Gilbert and Sullivan celebrate 70 in style

A scene from the 1955 production of The Mikado by the Gilbert and Sullivan Society.

The year was 1947 and a group of Gilbert and Sullivan enthusiasts who finally managed to book the City Hall for a performance gathered together and pulled on their red and black handmade garments, in preparation to perform their first formal opera called Yeomen of the Guard.

Unbeknown to them at the time was the gravity and impact their work would have on their Cape Town audience, but their mastery of the play originally written by the British duo Gilbert and Sullivan had their audience enthralled, including Helen Houghton, a then 14-year-old audience member who would become intrinsically linked to the group.

“Seventy years later and she is still around in our audience. She used to sing and act as well, she is a real classy dame,” said Gilbert and Sullivan (G&S) Society member, Waldo Buckle.

On May 6, G&S held their gala concert to celebrate 70 years and performed the same show.

“Some of our costumes are 50 and 60 years old and every time we had a show, the actor’s name would be written on the costume and to see all those names written on them is astounding,” said Mr Buckle.

The group, which originally only performed operas, has grown considerably since the 1940s and also performs musicals to fund their organisation.

As the group grew and more members joined in, they moved from the City Hall to the Labia Theatre, the Hofmeyr Theatre and eventually settling at the Artscape.

“We don’t get funding and we cover our cost through ticket sales, which says something about the quality of our productions and fact that we have been going for the past 70 years. We perform an opera every three years. We’re very lucky if we break even with an opera, but the musicals fund the organisation,”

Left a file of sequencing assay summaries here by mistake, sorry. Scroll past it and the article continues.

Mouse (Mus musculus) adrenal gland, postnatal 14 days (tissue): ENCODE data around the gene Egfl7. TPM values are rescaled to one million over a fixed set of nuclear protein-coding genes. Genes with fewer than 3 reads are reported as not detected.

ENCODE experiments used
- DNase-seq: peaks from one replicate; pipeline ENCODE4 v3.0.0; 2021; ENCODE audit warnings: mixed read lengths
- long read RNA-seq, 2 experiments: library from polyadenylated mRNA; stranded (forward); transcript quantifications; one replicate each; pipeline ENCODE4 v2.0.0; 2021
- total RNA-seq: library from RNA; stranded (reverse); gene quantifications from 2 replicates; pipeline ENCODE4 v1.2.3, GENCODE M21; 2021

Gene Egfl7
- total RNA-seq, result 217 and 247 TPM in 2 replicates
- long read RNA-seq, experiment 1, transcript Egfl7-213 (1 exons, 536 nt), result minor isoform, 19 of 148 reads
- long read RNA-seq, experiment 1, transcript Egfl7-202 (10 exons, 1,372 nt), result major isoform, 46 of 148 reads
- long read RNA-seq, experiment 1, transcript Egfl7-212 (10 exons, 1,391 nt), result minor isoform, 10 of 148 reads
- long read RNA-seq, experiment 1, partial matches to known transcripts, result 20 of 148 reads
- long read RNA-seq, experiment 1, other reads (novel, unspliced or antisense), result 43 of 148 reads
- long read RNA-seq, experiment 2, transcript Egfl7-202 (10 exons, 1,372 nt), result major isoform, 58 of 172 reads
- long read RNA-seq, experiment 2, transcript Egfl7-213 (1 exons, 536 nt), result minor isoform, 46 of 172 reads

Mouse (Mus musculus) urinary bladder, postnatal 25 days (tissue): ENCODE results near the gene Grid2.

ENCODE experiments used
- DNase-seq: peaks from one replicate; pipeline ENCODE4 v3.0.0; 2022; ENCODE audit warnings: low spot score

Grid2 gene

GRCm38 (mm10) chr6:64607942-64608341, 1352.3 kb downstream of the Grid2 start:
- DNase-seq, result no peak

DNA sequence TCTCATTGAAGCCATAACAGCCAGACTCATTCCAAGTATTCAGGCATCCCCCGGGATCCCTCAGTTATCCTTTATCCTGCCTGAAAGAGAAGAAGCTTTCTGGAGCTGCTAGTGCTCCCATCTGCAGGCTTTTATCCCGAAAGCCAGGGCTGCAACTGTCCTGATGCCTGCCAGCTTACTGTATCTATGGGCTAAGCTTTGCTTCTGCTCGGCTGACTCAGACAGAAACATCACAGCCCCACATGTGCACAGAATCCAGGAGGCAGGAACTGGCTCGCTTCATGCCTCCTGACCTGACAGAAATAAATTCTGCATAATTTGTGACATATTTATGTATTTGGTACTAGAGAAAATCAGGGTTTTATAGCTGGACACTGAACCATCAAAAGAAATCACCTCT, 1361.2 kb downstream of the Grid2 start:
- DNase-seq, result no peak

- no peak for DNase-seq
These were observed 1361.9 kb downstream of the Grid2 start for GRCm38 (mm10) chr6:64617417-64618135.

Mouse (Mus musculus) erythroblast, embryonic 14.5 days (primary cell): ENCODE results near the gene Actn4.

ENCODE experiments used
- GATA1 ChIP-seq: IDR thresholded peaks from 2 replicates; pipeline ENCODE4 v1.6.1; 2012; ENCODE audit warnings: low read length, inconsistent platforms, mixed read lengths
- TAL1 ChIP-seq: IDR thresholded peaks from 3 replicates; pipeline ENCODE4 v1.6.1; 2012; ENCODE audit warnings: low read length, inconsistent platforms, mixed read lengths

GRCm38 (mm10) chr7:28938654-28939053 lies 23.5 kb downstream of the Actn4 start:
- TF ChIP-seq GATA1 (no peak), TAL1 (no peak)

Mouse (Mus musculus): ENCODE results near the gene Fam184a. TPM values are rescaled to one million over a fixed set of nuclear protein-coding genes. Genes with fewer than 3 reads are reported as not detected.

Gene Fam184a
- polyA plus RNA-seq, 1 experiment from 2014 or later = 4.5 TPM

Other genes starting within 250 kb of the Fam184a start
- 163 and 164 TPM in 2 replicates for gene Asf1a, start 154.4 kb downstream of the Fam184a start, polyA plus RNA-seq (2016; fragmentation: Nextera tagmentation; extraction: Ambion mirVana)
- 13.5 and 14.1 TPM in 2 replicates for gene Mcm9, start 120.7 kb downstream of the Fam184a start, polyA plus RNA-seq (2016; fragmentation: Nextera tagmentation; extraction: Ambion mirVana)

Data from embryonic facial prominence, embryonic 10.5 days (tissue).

The society has also been awarded the Molteno Gold Medal by the Cape 300 Foundation for their services in entertaining people.

According to Mr Buckle, many words in the English dictionary are also credit to opera writers Gilbert and Sullivan who created new words in their works, which have become part of the English language, such as “topsy-turvy”.

Mr Buckle said legend has it that Sir William Gilbert and Sir Arthur Sullivan were introduced to one another by Richard D’Oyly Carte who thought the two would work well together in writing operas, so they created Thespis which was their first opera.

However, they became known for their comic operas performed in the Savoy Theatre and eventually both had ownership in the Savoy Theatre.

But it was a quarrel over the carpeting in the venue that ended the relationship between Gilbert and Sullivan.

Despite their irrefutable differences, members of the G&S still keep their work alive. The members are currently practicing for their 102nd show, The Wizard of Oz, which will be performed in honour of their 70th anniversary.

“We do it for the fun of it, we love theatre and opera and that’s what keeps us going,” said Mr Buckle.

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